Our neighboring, and often overlooked, state of Idaho is home to a nearly contiguous 3.4 million-acre area that comprises the Selway-Bitterroot Wilderness and the Frank Church-River of No Return Wilderness. The areas are not fully connected, but only because they are separated by a narrow, 10-foot-wide, 95-mile-long road known as the Magruder Corridor.
The Magruder has been described as one of the most remote, wildest roads in the Lower 48.
The Magruder Corridor actually traverses trails established ages ago as indigenous peoples traveled seasonally over the mountains to hunt the bison-rich plains. Some locals refer to the Magruder as the Southern Nez Perce Trail. The northerly addition would be the trail Lewis and Clark used to the north of today’s U.S. Highway 12 over Lolo Pass.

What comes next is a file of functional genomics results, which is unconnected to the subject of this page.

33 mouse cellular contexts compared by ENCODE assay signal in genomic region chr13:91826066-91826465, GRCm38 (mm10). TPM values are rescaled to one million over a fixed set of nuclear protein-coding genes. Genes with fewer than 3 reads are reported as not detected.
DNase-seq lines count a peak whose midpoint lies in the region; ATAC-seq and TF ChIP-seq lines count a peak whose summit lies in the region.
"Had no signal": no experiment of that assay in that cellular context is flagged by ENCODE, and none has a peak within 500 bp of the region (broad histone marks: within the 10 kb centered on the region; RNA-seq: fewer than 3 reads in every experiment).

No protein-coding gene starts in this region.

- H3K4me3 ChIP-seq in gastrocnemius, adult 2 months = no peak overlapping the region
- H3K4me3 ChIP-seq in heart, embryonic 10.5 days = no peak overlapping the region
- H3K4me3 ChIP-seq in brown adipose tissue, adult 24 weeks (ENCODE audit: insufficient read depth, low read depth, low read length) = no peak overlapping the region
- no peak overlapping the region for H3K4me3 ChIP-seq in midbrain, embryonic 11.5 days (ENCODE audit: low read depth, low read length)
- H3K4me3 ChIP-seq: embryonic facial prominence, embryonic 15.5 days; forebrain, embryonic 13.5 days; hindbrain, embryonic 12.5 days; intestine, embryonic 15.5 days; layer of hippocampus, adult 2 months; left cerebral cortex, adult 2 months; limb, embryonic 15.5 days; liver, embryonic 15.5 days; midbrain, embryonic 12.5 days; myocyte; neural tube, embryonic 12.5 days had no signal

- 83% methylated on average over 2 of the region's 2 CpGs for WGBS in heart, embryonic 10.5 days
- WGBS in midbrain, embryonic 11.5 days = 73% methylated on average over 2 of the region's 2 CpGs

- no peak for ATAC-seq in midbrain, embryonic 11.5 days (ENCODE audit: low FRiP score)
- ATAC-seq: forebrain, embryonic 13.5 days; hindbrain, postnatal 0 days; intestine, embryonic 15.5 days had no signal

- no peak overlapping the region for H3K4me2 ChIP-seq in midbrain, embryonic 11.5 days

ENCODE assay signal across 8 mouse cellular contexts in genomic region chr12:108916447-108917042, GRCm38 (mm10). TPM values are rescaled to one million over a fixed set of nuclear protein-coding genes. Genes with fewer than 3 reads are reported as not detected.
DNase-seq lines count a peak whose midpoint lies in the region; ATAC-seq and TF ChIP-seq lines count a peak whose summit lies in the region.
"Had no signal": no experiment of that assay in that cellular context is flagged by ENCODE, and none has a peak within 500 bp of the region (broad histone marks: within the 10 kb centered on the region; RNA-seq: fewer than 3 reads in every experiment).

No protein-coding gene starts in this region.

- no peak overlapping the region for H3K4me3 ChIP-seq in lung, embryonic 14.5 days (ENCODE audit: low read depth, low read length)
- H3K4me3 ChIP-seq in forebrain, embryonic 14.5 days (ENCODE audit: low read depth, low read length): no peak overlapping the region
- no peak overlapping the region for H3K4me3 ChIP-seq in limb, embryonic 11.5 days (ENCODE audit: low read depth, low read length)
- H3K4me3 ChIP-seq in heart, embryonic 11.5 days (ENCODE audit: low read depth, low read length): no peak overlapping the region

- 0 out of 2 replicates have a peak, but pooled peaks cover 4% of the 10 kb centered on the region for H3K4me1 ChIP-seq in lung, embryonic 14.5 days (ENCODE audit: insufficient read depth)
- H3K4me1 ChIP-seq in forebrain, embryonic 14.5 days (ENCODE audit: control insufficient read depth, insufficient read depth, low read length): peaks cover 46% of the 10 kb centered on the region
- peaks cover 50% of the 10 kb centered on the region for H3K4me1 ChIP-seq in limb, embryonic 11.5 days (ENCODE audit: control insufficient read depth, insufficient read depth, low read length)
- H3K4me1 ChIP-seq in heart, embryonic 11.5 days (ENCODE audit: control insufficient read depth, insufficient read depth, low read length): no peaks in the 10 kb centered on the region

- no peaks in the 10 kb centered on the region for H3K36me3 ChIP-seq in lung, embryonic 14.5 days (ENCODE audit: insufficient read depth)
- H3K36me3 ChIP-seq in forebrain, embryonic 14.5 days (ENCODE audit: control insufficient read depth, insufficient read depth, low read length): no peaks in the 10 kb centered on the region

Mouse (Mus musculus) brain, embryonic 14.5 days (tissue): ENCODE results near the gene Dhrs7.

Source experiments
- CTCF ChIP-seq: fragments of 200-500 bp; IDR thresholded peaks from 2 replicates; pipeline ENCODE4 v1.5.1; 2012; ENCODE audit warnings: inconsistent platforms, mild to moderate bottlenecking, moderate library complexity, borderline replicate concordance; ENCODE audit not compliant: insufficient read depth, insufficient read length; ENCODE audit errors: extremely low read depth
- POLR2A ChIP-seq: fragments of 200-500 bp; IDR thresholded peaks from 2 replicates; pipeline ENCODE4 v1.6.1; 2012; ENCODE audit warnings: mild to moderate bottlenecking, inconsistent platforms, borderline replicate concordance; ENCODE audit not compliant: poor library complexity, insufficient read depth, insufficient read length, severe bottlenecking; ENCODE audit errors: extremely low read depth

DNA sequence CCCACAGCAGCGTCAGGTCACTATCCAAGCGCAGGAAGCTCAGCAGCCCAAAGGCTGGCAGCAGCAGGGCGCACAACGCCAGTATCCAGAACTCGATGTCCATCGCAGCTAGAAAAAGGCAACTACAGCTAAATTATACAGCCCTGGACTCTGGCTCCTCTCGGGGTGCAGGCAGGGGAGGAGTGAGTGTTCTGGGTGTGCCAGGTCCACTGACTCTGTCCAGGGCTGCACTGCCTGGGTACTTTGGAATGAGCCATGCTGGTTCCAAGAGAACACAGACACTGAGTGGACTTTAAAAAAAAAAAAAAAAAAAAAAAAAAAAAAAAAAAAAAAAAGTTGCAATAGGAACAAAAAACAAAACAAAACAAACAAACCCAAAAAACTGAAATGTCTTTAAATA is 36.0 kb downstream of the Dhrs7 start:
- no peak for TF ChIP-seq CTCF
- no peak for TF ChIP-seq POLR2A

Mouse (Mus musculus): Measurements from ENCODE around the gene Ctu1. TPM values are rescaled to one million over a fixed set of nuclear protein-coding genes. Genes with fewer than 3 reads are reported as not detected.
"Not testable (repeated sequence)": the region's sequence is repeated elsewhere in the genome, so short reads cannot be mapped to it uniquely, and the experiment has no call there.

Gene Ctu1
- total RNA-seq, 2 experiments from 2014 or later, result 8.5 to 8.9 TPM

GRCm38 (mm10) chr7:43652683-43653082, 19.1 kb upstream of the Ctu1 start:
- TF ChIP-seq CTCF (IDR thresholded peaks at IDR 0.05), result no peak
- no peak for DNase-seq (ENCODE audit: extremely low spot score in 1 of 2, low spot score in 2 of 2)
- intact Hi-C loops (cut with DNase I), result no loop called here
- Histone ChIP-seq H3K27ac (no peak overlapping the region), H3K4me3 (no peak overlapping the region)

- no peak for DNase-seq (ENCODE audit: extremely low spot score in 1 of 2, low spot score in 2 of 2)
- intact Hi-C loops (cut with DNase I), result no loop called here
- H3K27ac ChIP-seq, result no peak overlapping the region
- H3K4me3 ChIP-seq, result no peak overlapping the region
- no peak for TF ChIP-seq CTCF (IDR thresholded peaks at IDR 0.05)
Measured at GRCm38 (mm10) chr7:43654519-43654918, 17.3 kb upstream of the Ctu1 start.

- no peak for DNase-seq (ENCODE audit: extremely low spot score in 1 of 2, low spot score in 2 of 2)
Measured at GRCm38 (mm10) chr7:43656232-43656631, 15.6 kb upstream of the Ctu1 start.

The Magruder is considerably south, with access well up the Bitterroot Valley, closer to Lost Trail Pass into Salmon, Idaho, and the upper Big Hole Valley. The road exits the Bitterroot Valley at that precise spot that Montana looks down its nose in profile on the state of Idaho.
At the west end, though, the road begins just outside the small town of Elk City, Idaho, where gold was discovered in 1861. Bonanza strikes in Bannock and Virginia City saw mule pack trains on the trail delivering supplies out of freshly established Lewiston in Idaho Territory. Return trips might include gold bullion and you know what that means.